Description: The Woman Question in Plato’s Republic
Here follows an abbreviated list of those to whom I owe thanks, gratitude, and unpayable debts, whether as teachers, readers, writers, editors, students, child-minders, those with good counsel, and/or saving graces:
Mary Townsend
Lexington Books
159
Description: The Woman Question in Plato’s Republic
At the beginning of the 15th century, no one in Catholic Europe was reading Plato’s Republic—because no one had a copy, let alone one in a language they could read. Though the works of Aristotle had long been a commonplace, all that was obtainable of Plato’s books, whole and entire, was an imperfect...
Mary Townsend
Lexington Books
7,969
Description: The Woman Question in Plato’s Republic
What are the circumstances that lead to the discussion of women, from 451c to 457c, the section known as the First Wave, at the beginning of Book V of the Republic? Why do women make a figure in the argument all of a sudden? Women, ladies, the female sex as a topic of conversation, fill up less than half a book of the Republic’s ten; though to be sure, this is one...
Mary Townsend
Lexington Books
12,231
Description: The Woman Question in Plato’s Republic
The...
Mary Townsend
Lexington Books
13,336
Description: The Woman Question in Plato’s Republic
In the First Wave, Socrates initially described the partnership between his male and female guardians as a common hunt (συνθερεύειν, 451d). Although Glaucon’s objections derailed the conversation off into another direction, Socrates returns to the image in the Second Wave, again making the common hunt the activity...
Mary Townsend
Lexington Books
7,580
Description: The Woman Question in Plato’s Republic
The Republic is not thought of as a Platonic dialogue associated with hunting, any more than it is considered among the dialogues concerned with eros, that ever-fascinating quality of soul; yet...
Mary Townsend
Lexington Books
11,640
Description: The Woman Question in Plato’s Republic
Among Socrates’ many strange laws for his best city in the Republic, one of the strangest is his insistence in the First Wave that the women exercise naked along with the men, as part of their common...
Mary Townsend
Lexington Books
10,246
Description: The Woman Question in Plato’s Republic
Among the many ironies in Socrates’ insistence that the most necessary city consists alone in four or five necessarily childless men, is his tacit reassignment of the trade of weaving to an anér—and out of the hands of women. Not merely the provenance of the respectable wife, weaving was also a female profession in its own right, peopled both by free and enslaved women....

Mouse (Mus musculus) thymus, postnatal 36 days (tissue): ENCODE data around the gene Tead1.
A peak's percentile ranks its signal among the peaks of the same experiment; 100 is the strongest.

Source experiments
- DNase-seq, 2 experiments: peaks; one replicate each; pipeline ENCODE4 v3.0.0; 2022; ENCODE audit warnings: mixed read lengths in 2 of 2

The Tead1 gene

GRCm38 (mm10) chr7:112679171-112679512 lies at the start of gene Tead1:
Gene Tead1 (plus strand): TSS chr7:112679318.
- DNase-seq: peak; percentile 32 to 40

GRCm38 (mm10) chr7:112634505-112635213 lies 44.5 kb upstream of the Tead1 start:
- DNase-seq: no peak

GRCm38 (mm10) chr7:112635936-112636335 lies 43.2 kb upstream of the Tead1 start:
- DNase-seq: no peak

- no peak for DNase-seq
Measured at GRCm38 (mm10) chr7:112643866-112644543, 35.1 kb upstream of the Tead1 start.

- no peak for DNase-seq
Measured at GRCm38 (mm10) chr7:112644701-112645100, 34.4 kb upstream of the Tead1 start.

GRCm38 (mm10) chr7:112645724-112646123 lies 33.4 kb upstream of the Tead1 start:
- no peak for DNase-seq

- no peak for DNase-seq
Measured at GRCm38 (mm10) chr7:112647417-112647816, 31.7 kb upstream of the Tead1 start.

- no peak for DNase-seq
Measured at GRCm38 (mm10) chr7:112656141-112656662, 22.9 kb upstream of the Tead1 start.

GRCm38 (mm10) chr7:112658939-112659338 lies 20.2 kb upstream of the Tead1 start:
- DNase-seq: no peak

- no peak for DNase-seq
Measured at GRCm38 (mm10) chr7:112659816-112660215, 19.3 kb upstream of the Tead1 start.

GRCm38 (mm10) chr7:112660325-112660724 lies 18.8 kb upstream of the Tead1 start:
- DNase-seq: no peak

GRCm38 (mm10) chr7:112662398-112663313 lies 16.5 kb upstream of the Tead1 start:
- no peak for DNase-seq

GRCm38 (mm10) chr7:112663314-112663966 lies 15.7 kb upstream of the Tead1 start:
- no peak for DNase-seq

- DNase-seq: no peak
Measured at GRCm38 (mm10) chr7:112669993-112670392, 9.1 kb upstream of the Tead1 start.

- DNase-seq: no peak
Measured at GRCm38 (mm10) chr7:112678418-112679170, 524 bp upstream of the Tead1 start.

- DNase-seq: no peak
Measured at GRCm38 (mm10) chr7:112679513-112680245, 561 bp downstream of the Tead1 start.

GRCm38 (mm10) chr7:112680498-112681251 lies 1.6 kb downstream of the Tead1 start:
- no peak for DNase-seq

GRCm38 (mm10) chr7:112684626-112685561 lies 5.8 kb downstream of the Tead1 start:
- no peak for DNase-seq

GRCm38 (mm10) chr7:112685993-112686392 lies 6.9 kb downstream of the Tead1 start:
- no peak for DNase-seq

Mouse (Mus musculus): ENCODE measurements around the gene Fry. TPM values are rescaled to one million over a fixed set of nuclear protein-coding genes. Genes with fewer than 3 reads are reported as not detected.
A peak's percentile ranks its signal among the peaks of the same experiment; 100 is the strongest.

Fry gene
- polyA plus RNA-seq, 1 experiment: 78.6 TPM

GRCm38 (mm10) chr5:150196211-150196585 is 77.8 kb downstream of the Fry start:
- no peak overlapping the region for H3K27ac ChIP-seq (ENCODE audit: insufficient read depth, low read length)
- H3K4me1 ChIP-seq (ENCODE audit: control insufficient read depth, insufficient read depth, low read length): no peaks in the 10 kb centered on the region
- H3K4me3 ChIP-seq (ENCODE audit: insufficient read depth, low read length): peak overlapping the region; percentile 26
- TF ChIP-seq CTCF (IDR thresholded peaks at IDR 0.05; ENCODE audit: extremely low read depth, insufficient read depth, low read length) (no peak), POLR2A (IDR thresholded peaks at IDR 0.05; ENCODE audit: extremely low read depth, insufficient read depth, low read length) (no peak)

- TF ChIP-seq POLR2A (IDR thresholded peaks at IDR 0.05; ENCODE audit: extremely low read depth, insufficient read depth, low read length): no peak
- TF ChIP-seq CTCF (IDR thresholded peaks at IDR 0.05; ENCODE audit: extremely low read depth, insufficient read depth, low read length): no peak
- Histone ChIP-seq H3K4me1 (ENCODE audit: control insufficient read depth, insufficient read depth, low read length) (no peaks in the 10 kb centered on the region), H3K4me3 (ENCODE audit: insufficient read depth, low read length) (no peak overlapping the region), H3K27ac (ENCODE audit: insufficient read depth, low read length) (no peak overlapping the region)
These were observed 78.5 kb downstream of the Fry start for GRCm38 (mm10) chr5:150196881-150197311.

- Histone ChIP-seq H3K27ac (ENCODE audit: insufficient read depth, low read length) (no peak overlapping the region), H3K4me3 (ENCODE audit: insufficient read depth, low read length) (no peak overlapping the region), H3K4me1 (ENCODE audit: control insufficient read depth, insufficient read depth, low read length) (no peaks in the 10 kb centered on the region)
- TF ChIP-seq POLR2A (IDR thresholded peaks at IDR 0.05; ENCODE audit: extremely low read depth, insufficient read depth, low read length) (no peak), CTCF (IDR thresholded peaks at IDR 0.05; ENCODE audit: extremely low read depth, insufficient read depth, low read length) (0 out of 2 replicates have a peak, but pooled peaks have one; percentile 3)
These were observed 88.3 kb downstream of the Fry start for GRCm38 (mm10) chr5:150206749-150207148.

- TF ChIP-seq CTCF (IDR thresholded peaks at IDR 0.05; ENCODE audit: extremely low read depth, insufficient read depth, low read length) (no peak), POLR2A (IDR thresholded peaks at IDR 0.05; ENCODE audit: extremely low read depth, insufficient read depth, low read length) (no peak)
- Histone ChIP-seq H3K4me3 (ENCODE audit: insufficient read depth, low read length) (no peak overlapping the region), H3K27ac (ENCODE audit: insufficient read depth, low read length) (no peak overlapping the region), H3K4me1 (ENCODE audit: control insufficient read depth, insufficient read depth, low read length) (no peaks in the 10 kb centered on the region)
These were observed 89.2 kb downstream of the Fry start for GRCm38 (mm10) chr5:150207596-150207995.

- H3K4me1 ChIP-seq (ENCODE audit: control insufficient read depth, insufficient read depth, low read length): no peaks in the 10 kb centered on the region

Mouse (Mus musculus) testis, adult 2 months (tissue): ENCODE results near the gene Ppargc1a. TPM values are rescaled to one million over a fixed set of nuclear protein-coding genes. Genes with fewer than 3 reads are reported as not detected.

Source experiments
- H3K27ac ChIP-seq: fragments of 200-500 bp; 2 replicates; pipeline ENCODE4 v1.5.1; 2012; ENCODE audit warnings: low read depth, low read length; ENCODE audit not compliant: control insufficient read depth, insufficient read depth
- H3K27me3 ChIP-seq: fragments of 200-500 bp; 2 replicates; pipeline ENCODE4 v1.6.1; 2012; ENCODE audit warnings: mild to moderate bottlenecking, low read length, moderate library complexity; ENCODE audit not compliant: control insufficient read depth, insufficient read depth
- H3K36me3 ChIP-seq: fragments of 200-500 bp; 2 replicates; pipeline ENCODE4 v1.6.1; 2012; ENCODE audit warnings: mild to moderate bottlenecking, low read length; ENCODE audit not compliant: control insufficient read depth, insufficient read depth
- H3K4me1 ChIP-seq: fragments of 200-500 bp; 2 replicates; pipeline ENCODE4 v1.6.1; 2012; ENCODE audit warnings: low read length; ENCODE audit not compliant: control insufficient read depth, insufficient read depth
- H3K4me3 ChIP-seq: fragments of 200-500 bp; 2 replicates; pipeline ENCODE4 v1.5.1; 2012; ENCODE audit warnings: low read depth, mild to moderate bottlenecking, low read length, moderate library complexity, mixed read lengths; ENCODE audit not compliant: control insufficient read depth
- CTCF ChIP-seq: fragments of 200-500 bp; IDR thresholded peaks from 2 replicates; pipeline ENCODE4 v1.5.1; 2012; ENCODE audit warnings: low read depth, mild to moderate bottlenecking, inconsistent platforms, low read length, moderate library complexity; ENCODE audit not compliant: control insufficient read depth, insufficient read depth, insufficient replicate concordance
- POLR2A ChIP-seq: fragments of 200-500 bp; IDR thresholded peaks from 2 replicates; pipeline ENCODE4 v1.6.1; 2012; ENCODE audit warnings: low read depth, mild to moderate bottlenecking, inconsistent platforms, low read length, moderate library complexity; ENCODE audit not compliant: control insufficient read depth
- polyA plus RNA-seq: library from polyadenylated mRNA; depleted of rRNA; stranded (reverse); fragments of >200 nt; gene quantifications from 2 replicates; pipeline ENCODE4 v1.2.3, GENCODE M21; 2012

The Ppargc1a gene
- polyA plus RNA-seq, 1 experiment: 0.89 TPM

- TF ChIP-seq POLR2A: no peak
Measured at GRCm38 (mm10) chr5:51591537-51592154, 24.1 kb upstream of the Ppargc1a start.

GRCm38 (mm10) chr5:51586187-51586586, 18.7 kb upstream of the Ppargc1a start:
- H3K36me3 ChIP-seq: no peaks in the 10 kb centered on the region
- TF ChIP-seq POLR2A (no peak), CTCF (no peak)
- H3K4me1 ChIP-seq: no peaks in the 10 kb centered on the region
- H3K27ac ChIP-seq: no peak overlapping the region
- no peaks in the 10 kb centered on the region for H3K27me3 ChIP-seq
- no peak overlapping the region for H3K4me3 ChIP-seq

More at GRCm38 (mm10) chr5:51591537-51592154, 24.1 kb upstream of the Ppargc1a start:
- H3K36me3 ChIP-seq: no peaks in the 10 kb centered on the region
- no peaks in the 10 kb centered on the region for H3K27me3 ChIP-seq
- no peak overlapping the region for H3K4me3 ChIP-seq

Mary Townsend
Lexington Books
14,209
Description: The Woman Question in Plato’s Republic
Although Socrates is firm that the eyebrow-raising plan for women and men’s naked exercise makes a part of the common education of the guardians in the Republic, he is not without further plans to fine-tune the potential awkwardness of this arrangement. At the end of the First Wave, having obtained final agreement that the women will now be educated and share all in common with the...
Mary Townsend
Lexington Books
7,993
Description: The Woman Question in Plato’s Republic
To many readers of the Republic, nothing is more infuriating than the suggestion that Socrates “didn’t really mean it” or that he is “just kidding” about the just city; and indeed, there could hardly be a more trivializing approach. On this account, Socrates is reduced to a kind of low humorist, a two-bit stand-up comedian of the spirit,...
Mary Townsend
Lexington Books
11,106
Description: The Woman Question in Plato’s Republic
The Greek language happily possesses more than a few words and phrases that announce a subtle difference in the diction of its thought: the mere existence of the word “kalos” for...
Mary Townsend
Lexington Books
10,763
Description: The Woman Question in Plato’s Republic
What, after all, is the reason to read Plato’s Republic, if one is interested in the Woman Question? One thing is clear: one has to be interested in the question as a living question; one...
Mary Townsend
Lexington Books
4,337
Description: The Woman Question in Plato’s Republic
Mary Townsend
Lexington Books
3,109
Description: The Woman Question in Plato’s Republic
Adam, Adela, 147, 150n6, 150n10, 181, 190n17, 200n5
Mary Townsend
Lexington Books
5,101
Description: The Woman Question in Plato’s Republic
Mary Townsend received her PhD from Tulane University in 2015, MA from the Catholic University of America in 2010, and BA in liberal arts from St. John’s College in Annapolis, MD. She is presently a visiting assistant professor at Loyola University, and has also taught in Tulane’s honors program and at Bard Early College in New Orleans. Her...
Mary Townsend
Lexington Books
168